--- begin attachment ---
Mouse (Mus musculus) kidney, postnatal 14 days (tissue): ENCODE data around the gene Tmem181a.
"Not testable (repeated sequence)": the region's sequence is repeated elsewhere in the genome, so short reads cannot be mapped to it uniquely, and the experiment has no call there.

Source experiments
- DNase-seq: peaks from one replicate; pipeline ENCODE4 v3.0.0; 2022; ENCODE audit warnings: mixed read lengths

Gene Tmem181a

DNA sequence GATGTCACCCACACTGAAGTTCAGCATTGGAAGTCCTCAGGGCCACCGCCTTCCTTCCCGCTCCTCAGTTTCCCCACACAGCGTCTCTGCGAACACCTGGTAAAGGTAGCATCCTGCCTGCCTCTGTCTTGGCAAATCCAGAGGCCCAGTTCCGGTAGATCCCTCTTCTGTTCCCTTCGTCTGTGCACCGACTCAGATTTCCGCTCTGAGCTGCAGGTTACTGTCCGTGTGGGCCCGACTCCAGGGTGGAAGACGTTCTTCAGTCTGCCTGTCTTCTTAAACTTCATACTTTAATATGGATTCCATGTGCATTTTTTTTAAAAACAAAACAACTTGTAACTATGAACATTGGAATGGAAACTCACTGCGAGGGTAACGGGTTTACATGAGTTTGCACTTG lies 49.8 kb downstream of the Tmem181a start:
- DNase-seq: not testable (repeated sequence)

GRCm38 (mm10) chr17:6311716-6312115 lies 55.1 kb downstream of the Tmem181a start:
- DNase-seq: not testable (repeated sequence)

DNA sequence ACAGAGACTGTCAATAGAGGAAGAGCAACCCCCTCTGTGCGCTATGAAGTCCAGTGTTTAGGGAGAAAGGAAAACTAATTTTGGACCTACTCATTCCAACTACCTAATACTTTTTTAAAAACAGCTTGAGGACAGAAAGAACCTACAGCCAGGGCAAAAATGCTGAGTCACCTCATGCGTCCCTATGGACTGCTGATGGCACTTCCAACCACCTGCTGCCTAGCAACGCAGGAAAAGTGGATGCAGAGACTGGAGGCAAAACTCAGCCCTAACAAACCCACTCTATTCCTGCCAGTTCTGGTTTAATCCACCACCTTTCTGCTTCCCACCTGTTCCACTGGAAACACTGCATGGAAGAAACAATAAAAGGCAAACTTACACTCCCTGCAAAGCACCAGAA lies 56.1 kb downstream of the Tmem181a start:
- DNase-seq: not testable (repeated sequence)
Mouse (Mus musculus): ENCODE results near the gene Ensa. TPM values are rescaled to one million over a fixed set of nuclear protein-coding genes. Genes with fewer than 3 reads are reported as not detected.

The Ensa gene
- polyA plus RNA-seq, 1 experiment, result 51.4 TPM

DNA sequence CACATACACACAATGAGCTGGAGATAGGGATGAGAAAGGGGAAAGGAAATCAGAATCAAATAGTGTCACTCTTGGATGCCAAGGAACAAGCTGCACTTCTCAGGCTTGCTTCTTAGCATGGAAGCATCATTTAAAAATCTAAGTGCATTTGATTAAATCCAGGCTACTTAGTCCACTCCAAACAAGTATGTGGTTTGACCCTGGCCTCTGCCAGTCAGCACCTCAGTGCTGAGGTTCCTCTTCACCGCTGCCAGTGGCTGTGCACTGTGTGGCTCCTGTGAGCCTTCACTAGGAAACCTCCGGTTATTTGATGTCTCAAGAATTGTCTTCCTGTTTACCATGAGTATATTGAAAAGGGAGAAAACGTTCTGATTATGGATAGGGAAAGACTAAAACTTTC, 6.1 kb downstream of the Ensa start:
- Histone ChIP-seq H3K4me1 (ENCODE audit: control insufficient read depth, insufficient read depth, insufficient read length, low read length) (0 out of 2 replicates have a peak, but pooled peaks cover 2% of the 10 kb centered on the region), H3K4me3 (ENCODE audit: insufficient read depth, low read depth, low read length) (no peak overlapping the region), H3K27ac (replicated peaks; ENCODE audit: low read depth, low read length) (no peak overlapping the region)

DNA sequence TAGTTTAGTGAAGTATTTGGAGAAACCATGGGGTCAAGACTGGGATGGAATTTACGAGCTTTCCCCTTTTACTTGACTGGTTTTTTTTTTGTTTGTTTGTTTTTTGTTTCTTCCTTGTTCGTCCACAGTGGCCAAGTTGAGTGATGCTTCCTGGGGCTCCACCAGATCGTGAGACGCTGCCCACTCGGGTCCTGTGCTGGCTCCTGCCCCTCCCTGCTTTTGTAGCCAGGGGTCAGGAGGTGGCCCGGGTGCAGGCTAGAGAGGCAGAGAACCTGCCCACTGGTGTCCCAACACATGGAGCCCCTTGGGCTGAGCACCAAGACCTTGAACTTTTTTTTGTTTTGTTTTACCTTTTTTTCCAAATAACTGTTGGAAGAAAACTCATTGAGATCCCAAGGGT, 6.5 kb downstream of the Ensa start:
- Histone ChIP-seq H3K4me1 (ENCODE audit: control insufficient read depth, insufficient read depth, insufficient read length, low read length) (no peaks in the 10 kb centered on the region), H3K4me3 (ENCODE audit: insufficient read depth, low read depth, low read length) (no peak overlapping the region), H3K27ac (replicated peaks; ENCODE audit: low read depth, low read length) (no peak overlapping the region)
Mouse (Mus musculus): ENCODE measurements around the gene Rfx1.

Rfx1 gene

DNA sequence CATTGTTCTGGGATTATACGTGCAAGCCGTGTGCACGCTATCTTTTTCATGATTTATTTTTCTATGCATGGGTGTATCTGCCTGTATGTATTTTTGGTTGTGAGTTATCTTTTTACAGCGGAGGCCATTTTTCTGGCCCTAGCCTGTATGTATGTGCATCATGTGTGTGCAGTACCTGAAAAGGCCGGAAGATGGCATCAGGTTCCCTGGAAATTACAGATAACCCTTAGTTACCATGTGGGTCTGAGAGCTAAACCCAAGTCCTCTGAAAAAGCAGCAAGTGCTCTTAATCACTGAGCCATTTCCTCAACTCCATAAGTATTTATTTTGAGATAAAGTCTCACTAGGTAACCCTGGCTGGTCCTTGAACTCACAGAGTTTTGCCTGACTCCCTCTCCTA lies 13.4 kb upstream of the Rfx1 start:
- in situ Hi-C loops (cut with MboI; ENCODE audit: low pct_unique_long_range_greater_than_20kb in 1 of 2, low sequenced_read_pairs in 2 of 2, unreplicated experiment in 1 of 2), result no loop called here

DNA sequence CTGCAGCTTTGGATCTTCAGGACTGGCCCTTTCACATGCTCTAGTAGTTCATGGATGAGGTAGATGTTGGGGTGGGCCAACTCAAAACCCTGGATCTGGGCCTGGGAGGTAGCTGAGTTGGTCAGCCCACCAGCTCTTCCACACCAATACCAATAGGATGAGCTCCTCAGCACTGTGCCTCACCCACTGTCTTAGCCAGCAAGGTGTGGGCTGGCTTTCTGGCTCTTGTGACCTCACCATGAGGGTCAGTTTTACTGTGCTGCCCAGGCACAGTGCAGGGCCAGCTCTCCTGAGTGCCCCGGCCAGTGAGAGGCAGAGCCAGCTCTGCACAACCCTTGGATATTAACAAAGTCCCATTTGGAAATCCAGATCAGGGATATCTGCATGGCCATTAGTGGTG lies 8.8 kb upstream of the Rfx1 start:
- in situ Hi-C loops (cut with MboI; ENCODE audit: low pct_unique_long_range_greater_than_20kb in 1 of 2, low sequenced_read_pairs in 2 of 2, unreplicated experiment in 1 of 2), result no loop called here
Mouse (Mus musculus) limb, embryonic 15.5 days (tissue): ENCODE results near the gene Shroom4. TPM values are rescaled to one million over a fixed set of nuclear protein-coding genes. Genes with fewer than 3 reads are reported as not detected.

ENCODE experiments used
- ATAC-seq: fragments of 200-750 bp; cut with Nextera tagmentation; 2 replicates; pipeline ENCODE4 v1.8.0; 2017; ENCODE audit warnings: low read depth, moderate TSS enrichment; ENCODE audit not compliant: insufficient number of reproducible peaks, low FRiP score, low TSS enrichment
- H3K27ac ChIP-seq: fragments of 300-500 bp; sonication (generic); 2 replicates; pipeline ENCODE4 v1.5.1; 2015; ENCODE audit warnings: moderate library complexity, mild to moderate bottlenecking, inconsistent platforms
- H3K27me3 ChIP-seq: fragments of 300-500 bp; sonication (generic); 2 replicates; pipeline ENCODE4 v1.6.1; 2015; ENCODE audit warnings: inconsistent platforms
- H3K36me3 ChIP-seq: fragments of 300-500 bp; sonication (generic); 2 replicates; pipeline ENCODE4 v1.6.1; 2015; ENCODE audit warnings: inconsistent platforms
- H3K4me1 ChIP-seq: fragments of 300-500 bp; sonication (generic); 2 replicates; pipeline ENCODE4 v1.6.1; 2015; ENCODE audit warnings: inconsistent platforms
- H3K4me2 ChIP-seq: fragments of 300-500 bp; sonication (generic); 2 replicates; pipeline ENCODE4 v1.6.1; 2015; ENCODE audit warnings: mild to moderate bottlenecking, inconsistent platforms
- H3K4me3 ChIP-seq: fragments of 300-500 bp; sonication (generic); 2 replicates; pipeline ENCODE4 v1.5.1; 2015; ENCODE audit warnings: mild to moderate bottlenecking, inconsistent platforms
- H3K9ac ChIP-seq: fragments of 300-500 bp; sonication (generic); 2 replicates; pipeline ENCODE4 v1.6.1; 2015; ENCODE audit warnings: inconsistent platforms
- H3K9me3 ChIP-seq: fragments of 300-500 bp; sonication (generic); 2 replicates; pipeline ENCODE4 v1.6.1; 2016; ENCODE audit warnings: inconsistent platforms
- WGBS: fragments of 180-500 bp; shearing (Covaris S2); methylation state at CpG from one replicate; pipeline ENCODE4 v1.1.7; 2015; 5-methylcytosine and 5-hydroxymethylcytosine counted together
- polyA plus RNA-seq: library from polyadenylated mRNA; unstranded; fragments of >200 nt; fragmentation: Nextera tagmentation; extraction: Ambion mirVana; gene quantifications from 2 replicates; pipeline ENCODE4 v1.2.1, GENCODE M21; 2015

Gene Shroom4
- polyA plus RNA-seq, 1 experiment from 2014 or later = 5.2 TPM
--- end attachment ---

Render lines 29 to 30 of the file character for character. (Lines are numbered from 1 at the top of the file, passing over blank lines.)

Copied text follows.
- H3K27me3 ChIP-seq: fragments of 300-500 bp; sonication (generic); 2 replicates; pipeline ENCODE4 v1.6.1; 2015; ENCODE audit warnings: inconsistent platforms
- H3K36me3 ChIP-seq: fragments of 300-500 bp; sonication (generic); 2 replicates; pipeline ENCODE4 v1.6.1; 2015; ENCODE audit warnings: inconsistent platforms